Electric-car wells-to-wheels emission equivalencies in MPG, Mar 2018 [Union of Concerned Scientists]Enlarge Photo
More good news about electric cars in the U.S.: the emissions associated with the electricity used to charge them have fallen.
Based on the latest data on powerplant emissions from the EPA, an electric car on the road in the U.S. now has average emissions as low as an 80-mpg car.
DON'T MISS: Electric cars cleaner than any gas-only car for 97% of U.S. drivers (Jun 2017)
That figure is sales-weighted, meaning it takes into account where electric cars exist today in the U.S.
But that 80-mpg average translates to emissions 10 percent lower than even last year's average, which was 73 mpg—demonstrating that every time any powerplant gets cleaner, so does every single electric car that plugs into the grid it supplies.
The data come from the Union of Concerned Scientists, who've run this analysis for several years now.
Electric-car wells-to-wheels emission equivalencies in MPG, May 2017 [Union of Concerned Scientists]Enlarge Photo
Electric-car wells-to-wheels emission equivalencies in MPG, Sep 2015 [Union of Concerned Scientists]Enlarge Photo
Electric-car wells-to-wheels emission equivalencies in MPG, Sep 2014 [Union of Concerned Scientists]Enlarge Photo
Electric-car wells-to-wheels emission equivalencies in MPG, Sep 2013 [Union of Concerned Scientists]Enlarge Photo
Their maps of "MPG equivalency" show pretty much continuous reductions in emissions on the different grids across the U.S.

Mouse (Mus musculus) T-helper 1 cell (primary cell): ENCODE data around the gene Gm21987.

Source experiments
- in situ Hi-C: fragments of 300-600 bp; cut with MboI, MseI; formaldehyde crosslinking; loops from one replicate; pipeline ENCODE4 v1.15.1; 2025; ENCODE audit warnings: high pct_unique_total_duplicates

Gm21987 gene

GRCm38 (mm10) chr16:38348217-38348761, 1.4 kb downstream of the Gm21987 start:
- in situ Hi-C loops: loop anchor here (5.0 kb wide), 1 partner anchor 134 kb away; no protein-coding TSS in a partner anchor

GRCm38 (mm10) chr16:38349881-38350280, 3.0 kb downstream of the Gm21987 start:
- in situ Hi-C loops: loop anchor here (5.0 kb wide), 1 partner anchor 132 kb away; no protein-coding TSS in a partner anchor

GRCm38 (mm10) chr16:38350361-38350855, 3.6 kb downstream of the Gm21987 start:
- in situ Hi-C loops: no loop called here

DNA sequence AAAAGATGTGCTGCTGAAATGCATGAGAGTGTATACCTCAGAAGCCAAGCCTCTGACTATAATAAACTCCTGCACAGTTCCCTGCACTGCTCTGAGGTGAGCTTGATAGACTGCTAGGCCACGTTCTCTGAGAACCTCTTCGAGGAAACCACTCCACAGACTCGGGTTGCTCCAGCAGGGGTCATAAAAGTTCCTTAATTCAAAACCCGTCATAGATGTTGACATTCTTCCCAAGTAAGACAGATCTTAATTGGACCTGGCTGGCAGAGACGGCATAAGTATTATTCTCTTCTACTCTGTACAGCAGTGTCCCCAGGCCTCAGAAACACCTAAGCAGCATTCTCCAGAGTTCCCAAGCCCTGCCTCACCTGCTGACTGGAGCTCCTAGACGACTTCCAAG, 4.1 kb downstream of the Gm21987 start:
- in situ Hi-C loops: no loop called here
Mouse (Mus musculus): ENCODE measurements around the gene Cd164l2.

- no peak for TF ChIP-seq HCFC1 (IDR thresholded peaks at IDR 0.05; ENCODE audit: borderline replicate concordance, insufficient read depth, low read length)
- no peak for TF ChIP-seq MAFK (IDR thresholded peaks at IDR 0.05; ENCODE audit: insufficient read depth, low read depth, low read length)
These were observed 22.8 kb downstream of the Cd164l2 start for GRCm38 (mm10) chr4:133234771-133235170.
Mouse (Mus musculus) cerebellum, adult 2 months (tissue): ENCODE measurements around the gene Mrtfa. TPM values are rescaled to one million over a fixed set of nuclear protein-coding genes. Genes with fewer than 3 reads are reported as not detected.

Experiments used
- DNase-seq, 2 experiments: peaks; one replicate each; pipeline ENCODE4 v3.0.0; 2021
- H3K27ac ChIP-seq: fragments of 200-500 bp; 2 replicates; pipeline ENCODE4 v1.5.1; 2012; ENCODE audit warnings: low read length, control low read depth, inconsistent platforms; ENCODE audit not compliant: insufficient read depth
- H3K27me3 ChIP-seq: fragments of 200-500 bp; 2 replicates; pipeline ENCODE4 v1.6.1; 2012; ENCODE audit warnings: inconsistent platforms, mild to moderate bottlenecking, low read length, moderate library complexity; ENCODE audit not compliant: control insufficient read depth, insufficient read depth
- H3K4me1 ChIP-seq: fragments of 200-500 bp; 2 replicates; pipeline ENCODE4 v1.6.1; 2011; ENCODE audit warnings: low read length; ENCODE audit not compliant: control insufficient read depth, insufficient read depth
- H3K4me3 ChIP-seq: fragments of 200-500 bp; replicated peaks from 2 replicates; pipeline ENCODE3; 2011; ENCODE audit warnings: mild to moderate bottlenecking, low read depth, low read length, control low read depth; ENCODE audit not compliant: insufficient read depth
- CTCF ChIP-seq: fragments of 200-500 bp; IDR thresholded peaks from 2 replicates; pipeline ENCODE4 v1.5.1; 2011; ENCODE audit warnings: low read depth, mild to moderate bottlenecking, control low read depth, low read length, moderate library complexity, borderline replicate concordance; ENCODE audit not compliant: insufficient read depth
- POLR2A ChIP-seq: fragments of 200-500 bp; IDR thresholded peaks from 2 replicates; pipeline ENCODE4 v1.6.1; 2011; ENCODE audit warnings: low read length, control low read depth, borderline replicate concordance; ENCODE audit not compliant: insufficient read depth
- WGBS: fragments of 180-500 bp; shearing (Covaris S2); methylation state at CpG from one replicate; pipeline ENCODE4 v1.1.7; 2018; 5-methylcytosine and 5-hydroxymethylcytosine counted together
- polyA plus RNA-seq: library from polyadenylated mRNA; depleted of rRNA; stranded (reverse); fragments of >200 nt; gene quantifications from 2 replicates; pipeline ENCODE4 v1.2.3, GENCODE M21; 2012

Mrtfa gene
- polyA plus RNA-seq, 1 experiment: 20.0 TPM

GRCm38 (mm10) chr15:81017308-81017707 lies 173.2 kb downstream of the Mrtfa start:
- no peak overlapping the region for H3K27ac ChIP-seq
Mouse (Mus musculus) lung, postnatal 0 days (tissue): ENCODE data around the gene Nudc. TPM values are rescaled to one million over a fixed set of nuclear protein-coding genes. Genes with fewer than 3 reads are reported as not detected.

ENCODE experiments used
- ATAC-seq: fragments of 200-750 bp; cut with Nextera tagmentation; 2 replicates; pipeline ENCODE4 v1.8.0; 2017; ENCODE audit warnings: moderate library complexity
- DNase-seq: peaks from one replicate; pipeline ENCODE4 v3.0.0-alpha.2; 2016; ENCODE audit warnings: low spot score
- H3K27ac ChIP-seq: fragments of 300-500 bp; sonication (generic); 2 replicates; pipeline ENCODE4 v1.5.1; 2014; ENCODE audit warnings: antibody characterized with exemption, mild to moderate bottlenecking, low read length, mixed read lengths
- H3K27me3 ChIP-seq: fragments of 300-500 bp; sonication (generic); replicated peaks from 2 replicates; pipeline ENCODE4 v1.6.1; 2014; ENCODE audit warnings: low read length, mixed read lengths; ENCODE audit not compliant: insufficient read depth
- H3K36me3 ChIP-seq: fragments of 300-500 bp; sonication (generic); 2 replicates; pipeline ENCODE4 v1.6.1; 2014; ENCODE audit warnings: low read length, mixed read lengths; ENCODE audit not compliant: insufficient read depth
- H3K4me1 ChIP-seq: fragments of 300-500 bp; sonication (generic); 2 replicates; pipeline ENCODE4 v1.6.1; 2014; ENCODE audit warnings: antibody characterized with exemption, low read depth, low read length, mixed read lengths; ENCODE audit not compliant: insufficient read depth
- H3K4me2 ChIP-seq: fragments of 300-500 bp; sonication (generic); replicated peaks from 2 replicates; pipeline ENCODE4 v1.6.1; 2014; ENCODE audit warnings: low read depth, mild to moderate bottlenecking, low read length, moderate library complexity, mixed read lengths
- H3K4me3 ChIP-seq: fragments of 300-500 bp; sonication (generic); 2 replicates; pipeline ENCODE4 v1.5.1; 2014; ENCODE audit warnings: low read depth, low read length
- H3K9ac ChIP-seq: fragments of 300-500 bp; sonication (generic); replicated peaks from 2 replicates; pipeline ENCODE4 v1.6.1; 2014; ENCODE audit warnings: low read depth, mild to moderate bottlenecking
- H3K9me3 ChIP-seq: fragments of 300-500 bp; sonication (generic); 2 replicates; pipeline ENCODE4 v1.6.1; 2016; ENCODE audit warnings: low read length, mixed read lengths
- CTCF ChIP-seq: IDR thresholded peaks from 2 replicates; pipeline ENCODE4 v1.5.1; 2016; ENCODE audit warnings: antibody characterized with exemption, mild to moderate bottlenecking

The wells-to-wheels carbon footprint calculations look at the carbon dioxide emitted to generate the electricity used to recharge the electric car, plus the smaller amounts for its manufacturing and materials.
A higher MPG-equivalency number means less carbon dioxide is emitted for every mile driven by that electric car.
As UCS points out, 75 percent of U.S. residents live in place where an electric car is as clean as a 50-mpg gasoline car.
Because electric cars are somewhat concentrated in areas with cleaner-than-average grids (e.g. California), the average electric car is equivalent to an 80-mpg gasoline car.
No vehicle sold in the U.S. today gets an EPA rating anywhere near 80 mpg, of course. No car without a plug seems likely to reach that efficiency, ever.
Two 2018 Nissan Leafs with EVgo fast charger at NJ Turnpike Joyce Kilmer travel plaza, Feb 2018Enlarge Photo
Having an accurate measure of the carbon footprint per mile for electric cars is crucial in understand their role in reducing overall carbon emissions to stem global warming caused by the rapid increase in atmospheric carbon dioxide over the last two centuries of human industry powered by fossil fuels.
While the ideal scenario remains an electric car recharged entirely by renewable energy, even today's U.S. grids will reduce the carbon emissions of personal transport significantly as more plug-in electric vehicles hit the country's roads.
CHECK OUT: In Just One Year, Electric Cars Have Gotten Cleaner: How'd They Do That? (Dec 2014)
It's what you might call a win-win situation: more electric cars coming onto U.S. roads cut emissions, and each of them gets steadily cleaner each year as the grid slowly decarbonizes.
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